recorded distances in logbooks. The old seafarers were surprisingly accurate. I
was also quite amazed by the relevance of today's technology to undertaking
research on cases that are 500 years old. As you'd expect, many measurements of
distance, latitude and time are found in the records.
At some point while
researching the book I realized that I could use Google Earth to check
estimates and even locate and view small rock formations and stretches of
coastline that were described in journals in the Age of Discovery. History
research is very much like science fiction. That is, both start with a set of
assumptions and facts and then extrapolate about what happened (historically)
or what will happen in the future. They are really quite functionally equivalent
undertakings and both can be very rigorous and exciting.
How could learning about mutinies help
students/alumni in their careers?
Many of our students are going to go to work in entrepreneurial ventures.
Most people do not know that the history of Silicon Valley, the seat of today's
dominant worldview of entrepreneurial action, began with a mutiny in the late
1950s (at Shockley Semiconductor). Mutiny is embedded into the entrepreneurial
culture. I know of several firms that removed their leaders multiple times as
they grew. Dealing with mutiny is a skill set that can benefit leaders and
members. If you are going to lead an entrepreneurial venture, then you need to
know how to deal with the blowback that is bound to come when your leadership
actions and decisions violate shared values.
Can you provide an example?
For instance, on Christopher Columbus’s first and most famous enterprise,
the members all shared a value that fueled anxiety as they went farther away
from Spain. Columbus managed it much like today’s unethical accountants in that
he kept multiple books, one of which understated how far they had traveled. But
the members eventually caught on, and his leadership actions thus began to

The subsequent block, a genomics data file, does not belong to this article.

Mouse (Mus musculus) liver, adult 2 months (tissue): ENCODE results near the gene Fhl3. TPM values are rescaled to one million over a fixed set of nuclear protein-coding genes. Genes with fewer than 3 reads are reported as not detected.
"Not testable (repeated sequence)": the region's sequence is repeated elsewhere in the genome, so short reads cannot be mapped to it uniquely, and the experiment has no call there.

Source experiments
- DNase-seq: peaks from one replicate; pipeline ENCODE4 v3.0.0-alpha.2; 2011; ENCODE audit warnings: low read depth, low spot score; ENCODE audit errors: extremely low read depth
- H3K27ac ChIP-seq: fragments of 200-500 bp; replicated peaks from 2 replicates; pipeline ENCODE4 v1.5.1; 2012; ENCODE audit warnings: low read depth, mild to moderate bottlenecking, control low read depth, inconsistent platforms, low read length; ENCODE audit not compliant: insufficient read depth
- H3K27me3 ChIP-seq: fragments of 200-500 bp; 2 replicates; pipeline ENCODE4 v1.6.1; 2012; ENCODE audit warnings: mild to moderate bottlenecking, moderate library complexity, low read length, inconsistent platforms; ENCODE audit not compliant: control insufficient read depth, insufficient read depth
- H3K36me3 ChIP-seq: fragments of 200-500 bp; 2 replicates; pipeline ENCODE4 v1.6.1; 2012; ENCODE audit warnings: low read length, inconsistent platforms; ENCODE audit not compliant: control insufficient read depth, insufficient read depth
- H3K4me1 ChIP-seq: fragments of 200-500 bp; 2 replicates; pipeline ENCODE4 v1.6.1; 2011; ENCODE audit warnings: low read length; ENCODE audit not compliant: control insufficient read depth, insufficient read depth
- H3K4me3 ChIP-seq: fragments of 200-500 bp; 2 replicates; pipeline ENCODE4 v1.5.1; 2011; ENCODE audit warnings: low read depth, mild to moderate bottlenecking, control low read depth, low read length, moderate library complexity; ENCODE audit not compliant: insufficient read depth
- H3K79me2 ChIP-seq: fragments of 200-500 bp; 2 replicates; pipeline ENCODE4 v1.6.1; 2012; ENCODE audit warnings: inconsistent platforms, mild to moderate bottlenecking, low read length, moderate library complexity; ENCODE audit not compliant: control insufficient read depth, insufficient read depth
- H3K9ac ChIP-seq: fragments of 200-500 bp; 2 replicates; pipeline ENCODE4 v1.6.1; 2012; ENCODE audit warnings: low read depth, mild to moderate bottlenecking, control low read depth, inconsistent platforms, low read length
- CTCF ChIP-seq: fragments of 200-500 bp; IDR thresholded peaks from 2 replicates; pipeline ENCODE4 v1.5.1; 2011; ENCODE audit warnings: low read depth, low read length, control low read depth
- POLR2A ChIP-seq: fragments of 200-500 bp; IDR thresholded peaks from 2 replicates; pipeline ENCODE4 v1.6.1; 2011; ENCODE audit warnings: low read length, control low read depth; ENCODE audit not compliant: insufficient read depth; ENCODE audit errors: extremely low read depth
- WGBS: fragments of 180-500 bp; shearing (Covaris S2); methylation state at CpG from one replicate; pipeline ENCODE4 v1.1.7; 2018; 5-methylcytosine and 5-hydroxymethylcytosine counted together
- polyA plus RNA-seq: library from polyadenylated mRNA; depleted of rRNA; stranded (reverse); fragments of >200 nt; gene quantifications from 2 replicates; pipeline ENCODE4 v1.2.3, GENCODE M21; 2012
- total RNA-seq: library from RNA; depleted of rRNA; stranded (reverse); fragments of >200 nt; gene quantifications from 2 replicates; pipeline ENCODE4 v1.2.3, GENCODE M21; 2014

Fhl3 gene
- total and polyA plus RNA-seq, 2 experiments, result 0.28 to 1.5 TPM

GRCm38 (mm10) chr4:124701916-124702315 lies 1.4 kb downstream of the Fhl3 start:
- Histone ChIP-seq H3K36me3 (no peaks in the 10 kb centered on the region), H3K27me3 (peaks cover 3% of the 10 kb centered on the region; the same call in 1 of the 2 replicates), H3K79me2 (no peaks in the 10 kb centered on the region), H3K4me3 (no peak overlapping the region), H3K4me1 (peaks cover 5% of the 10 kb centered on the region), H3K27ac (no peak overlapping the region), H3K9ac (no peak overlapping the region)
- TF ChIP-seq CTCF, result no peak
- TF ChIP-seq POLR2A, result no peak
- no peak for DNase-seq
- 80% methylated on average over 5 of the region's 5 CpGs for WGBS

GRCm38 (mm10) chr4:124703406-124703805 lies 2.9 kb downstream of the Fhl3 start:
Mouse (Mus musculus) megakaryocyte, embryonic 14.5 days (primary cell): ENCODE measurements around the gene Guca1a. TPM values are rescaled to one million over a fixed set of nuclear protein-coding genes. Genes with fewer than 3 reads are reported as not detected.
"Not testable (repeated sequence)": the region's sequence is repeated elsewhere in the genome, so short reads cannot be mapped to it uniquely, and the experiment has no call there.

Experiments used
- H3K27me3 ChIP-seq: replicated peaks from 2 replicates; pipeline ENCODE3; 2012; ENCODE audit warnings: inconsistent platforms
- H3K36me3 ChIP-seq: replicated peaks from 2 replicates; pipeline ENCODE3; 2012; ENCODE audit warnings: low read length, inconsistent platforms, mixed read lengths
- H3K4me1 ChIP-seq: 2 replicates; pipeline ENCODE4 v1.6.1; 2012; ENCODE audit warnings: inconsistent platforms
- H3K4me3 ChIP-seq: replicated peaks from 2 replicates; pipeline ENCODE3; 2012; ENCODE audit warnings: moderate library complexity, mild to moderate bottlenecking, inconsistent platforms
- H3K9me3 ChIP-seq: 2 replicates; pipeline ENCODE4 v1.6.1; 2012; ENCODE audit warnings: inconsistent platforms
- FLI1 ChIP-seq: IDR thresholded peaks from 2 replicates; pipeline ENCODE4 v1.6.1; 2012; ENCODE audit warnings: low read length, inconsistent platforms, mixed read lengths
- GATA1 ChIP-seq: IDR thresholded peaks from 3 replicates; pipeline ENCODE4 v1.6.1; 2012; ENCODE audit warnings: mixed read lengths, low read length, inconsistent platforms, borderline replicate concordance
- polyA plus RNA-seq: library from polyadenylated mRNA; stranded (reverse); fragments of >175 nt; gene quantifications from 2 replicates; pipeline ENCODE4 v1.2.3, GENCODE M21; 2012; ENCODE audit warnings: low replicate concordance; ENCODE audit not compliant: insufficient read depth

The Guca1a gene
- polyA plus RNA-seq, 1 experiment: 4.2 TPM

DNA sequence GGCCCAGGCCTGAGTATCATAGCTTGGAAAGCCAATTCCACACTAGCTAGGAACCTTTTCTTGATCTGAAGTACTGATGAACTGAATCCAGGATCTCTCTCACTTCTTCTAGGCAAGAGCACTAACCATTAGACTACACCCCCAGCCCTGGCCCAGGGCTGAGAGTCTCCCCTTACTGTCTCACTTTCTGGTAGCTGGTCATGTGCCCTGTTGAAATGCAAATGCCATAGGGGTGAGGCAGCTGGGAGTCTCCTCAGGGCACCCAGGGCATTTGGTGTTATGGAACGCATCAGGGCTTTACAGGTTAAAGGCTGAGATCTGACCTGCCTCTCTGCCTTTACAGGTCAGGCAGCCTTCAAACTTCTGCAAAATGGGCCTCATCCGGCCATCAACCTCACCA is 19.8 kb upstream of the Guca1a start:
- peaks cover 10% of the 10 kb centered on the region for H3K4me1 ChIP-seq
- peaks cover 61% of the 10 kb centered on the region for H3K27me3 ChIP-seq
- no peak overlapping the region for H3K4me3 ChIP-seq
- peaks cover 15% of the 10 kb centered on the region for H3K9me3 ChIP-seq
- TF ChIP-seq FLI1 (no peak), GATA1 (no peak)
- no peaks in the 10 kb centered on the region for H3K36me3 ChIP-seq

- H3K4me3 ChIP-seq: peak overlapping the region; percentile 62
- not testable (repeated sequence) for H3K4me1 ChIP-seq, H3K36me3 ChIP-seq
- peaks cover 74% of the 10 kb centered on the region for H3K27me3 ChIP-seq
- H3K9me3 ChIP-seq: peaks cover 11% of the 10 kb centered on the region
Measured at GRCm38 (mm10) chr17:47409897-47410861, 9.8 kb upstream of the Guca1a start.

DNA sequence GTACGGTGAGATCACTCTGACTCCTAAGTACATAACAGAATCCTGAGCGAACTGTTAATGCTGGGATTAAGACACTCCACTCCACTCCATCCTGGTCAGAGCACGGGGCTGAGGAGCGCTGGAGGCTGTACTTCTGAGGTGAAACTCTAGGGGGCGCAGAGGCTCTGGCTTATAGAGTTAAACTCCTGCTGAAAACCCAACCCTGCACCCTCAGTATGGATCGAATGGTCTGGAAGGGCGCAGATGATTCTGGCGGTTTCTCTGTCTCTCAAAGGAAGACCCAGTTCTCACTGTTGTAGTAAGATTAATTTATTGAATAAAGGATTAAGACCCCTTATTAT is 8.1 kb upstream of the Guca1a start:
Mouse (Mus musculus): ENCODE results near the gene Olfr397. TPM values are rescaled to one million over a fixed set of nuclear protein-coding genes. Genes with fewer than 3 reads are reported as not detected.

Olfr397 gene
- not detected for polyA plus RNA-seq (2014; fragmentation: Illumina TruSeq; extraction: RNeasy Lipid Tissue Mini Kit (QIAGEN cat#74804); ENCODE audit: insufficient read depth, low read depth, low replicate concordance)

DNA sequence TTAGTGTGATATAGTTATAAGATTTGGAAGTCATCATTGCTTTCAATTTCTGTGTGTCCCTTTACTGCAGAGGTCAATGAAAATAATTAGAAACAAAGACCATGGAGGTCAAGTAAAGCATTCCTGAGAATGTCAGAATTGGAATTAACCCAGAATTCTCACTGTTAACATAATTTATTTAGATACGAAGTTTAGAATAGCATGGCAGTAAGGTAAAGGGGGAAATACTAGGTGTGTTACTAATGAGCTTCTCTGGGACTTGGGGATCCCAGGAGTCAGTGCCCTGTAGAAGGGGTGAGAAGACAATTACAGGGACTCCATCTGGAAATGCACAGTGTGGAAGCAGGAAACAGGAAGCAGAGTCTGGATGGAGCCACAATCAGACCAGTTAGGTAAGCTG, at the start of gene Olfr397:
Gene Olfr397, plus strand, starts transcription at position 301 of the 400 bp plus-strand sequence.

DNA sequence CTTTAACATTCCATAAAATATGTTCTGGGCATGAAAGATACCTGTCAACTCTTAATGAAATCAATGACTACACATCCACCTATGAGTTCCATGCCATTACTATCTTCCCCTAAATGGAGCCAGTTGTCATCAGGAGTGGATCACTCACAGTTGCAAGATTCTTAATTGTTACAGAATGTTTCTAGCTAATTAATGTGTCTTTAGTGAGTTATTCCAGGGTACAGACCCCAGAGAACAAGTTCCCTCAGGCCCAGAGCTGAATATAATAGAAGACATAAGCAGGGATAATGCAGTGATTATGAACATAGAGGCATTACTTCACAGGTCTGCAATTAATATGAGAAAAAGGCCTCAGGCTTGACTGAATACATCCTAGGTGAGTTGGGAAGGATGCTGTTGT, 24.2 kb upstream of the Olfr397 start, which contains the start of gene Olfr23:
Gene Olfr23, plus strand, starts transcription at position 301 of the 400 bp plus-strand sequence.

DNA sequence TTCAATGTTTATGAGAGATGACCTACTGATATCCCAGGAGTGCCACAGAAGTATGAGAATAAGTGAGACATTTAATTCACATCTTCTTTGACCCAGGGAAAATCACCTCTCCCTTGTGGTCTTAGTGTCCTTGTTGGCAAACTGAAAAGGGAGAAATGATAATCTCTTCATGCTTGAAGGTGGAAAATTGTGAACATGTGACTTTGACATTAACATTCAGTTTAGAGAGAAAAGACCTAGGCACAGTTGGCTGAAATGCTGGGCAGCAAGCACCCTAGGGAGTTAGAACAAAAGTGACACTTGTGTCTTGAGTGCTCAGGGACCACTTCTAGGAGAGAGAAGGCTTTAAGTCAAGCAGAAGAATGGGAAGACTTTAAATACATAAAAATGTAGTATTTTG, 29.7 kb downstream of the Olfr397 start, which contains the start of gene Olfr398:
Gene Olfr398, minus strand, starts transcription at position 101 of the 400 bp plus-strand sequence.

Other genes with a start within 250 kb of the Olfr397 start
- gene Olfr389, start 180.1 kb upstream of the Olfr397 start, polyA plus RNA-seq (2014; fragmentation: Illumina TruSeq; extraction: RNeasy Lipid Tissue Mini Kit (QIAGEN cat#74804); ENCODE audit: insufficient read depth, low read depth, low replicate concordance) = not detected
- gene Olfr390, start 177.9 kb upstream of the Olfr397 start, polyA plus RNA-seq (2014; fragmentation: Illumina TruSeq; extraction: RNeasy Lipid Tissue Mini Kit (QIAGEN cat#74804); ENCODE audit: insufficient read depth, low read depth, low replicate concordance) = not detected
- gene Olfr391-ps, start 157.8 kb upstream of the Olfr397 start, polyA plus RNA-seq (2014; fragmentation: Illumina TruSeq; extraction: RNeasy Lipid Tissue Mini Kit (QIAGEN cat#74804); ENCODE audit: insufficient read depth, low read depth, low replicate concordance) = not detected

strain members’ shared values. The decision that sparked mutiny was a
navigational error in which Columbus traveled for an entire day toward what he
thought was land but turned out to be a bank of clouds. Once the members
mutinied, Columbus pledged that they would turn around if land was not
discovered in three days. It not only quelled the mutiny, but it also spurred
motivation. (Two days would have been enough, as they spotted islands the next
evening.) Leading to the brink of mutiny and then using risk to achieve success
is fairly common among entrepreneurial ventures today, but it was second nature
for leaders in the Age of Discovery.
What can business leaders learn from the
Today’s leaders and entrepreneurs understand that the difference between
success and failure is often a tortuously thin margin. Leaders in the Age of
Discovery provide some breathtaking examples of how to transcend that margin
purposefully and get results. If a leader is oblivious to it, then it is a sure
way to be deposed. It can happen easily because humans are very poor at conceptualizing
growth or performing in growth-laden contexts. I would add here that, for
members, defying a bad leader in coordination is a good thing because no one
wants to work for a poor leader. What is missing today is the sophistication
with which people engaged such issues on seafaring ventures in the Age of